Five fascinating artefacts from the birth of the A-bomb
We take a look at five fascinating artefacts from the birth of the A-bomb
The development of the atomic bomb changed the course of history forever. Below are five artefacts that tell the story of the most terrible and destructive weapon ever developed by mankind.
**5. Ted Carlson’s correspondence - $10,000 **
Ted Carlson was a lab engineer on the Manhattan Project - Image: Signature House
Ted Carlson was a laboratory engineer involved in the development of the Manhattan Project. This archive features hundreds of letters written to friends, colleagues and family members.
One letter in particular stands out. It was written to Carlson’s parents on August 7, 1945 – the day after the atomic bomb was dropped on Hiroshima.
It begins (sic): “Dear Mother and Father, As you have undoubtedly realized by now, the cat is out of the bag. Did you guess right away when they announced the harnessing of atomic power (For that is the important thing)
“Use as bombs is only a monument to the stupidity of the human race who should know better than to spend their time fighting each other, It is very unfortunate that we should have to use this new and marvelous advance to kill our fellow men.”
It made $10,000 in a sale at Signature House in California in 2005.
3. Hiroshima eyewitness account – $13,000
The account was authored in part by Tom Ferebee, who dropped the bomb - Image: Signature House
These handwritten eyewitness accounts were authored by James Corbliss and Tom Ferebee, respectively the flight engineer and bombardier aboard the Enola Gay, in 1997.
Ferebee was the man who psychically flicked the switch and dropped the bomb. He writes: “When the bomb left the AC I stood up & watched to see if it was falling free until I could no longer see it as Paul was in a tight turn, and when we leveled out the cloud was at our altitude.
“It was a horrible sight and I had never seen anything to compare it to.”
He continues “My main concern was that it had worked and that maybe soon all the millions of people could go home.
“I never dreamed that today we would still be asking questions about it. I was married after the war & had 4 boys & it was not discussed at home and has never bothered me and I would do it again under the same circumstances. I'm sure it saved millions of lives by helping bring the war to a close."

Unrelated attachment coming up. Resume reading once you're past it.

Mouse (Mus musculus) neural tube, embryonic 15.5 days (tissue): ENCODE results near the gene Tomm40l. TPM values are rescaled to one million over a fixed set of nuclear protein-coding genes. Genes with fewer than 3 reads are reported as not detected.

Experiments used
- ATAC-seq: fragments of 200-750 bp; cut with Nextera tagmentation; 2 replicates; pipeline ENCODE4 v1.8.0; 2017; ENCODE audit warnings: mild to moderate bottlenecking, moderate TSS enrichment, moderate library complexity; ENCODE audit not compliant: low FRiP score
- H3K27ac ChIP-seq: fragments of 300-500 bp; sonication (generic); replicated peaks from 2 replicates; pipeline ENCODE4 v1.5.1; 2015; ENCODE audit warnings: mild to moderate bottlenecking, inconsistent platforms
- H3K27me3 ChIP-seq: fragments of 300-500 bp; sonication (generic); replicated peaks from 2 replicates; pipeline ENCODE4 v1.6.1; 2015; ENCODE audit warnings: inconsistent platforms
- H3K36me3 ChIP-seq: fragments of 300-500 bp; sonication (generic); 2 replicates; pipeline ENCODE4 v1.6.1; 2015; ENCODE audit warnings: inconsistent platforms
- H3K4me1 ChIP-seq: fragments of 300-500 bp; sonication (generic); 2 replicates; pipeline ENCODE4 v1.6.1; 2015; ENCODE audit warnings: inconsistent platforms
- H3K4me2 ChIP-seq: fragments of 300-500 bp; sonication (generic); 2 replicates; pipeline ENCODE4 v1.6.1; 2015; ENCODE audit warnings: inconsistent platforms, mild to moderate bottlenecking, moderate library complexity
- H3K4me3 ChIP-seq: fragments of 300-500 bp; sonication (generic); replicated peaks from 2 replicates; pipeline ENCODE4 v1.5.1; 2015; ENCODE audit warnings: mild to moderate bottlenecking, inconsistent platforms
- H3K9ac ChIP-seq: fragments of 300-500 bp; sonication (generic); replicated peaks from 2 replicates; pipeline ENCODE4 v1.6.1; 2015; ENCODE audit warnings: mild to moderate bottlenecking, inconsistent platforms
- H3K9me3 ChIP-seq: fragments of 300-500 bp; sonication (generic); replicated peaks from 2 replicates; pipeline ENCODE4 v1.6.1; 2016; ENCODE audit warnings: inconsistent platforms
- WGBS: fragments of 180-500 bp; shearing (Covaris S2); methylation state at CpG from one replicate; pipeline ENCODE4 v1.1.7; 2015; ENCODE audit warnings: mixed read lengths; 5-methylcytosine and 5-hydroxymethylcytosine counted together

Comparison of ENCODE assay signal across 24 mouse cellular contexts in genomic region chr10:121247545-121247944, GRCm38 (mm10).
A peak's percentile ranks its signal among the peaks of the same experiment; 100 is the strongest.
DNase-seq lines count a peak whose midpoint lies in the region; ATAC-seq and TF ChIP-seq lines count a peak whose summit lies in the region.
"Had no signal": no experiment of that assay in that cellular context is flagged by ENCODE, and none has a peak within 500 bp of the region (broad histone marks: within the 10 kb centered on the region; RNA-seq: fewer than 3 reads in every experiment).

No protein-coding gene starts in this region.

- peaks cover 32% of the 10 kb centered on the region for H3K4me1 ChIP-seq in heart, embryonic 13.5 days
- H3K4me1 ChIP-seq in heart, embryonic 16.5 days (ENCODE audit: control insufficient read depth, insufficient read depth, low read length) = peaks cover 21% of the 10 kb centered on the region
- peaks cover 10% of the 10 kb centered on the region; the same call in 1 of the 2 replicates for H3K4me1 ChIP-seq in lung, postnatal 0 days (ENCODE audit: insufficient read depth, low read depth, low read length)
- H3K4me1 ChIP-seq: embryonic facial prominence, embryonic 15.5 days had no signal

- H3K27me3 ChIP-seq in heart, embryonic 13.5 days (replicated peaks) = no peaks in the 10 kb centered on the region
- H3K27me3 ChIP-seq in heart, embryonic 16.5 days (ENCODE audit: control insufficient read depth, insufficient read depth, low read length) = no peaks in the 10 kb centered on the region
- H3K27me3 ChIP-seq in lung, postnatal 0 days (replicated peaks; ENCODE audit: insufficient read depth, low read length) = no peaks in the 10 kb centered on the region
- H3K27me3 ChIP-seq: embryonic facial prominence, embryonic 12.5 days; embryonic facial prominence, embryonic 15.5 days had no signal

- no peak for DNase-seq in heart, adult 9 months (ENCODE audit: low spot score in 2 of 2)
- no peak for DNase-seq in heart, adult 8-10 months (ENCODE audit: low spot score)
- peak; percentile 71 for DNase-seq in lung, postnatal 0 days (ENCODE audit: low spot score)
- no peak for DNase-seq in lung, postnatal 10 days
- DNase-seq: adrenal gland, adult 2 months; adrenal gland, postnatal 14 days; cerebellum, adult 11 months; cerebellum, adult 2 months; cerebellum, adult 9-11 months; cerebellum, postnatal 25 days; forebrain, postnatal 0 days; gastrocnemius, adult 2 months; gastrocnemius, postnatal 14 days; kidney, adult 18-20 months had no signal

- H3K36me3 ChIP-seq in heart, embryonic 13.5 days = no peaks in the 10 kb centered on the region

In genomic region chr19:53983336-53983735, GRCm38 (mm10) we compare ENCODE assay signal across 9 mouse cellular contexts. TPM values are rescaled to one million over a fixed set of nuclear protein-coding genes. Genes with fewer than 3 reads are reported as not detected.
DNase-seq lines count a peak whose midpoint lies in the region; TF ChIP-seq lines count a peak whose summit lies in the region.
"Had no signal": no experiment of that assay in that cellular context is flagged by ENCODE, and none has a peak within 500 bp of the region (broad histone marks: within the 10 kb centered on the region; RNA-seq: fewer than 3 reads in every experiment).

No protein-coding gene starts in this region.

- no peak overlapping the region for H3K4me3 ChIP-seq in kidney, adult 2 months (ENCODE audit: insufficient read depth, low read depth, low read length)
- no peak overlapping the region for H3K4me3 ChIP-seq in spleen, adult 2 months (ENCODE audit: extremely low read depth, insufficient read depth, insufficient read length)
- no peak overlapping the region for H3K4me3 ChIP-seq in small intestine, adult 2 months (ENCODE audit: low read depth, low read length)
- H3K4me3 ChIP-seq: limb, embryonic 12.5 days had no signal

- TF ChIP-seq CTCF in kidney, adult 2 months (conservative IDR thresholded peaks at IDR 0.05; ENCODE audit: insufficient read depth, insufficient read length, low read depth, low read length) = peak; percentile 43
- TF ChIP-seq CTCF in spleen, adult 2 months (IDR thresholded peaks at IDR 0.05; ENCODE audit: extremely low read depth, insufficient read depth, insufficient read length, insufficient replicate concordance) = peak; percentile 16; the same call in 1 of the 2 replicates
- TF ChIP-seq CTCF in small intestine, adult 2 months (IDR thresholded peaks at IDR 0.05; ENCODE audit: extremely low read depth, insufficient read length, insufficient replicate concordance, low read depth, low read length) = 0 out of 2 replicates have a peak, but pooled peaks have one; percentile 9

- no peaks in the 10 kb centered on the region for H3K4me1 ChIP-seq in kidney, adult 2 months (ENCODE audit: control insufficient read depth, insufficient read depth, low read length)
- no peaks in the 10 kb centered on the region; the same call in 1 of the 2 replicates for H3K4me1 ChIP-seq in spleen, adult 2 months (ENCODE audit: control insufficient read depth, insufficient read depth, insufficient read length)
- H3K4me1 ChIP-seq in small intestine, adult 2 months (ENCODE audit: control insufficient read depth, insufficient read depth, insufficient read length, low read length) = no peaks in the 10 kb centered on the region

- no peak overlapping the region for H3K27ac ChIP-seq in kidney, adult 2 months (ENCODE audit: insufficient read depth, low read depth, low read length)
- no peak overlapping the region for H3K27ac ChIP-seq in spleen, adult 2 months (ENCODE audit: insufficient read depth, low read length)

The accounts sold for $13,000 at Signature House in 2004.
4. Signed atomic bomb development report - £72,000 ($141,696)
The book is signed by Robert Oppenheimer and other members of the Manhattan Project - Image: Christie's
This copy of “Atomic Energy for Military Purposes. The Official Report on the Development of the Atomic Bomb Under the Auspices of the United States Government” is signed by 47 members of the Manhattan project.
The signatories include various leading members of the project, such as J Robert Oppenheimer and Richard Feynman.
It made £72,000 ($141,696) at Christie’s London in 2006.
**2. Enola Gay logbook - $391,000 **
Captain Lewis wrote the logbook in the air over Hiroshima - Image: Christie's
Captain Robert A Lewis piloted the Enola Gay on its August 6 raid on Hiroshima in 1945. His logbook contains a blow by blow account of the bombing, which was written while the crew were actually in the air.
Lewis writes in the inside cover of the book "a great deal of the notes were written in almost complete darkness. Halfway through I ran out of ink”.
He writes of the explosion: "I am certain the entire crew felt this experience was more than anyone human had ever thought possible. It just seems impossible to comprehend. Just how many did we kill? I honestly have the feeling of groping for words to explain this or I might say My God what have we done. If I live a hundred years I'll never quite get those few minutes out of my mind..."
The logbook sold for $391,000 at Christie’s New York in 2002.
**1. Einstein’s letter to Roosevelt - $2m **
Einstein wrote this letter to Roosevelt on the military potential of harnessing nuclear fission - Image: Christie's
Einstein wrote this letter to Roosevelt on the potential of harnessing nuclear power to create a bomb. In the end the letter was not sent – a near identical letter by Leo Szilard (signed by Einstein) was delivered, although the content of the two letters is near identical.
It is undoubtedly one of the most significant manuscripts in history.
Einstein writes: “Less certain, but to be kept in mind, is the possibility of making use of such chain reactions for the construction of extremely powerful bombs.
“Such bombs may be too heavy for transportation by air plane, but not too heavy for being carried by boat, and a single bomb exploded in a port might very well destroy the port together with the surrounding territory."
Shortly after Roosevelt read the Szilard letter he announced the formation of the Manhattan project.
This alternate example sold for $2m at Christie’s in New York in 2002.
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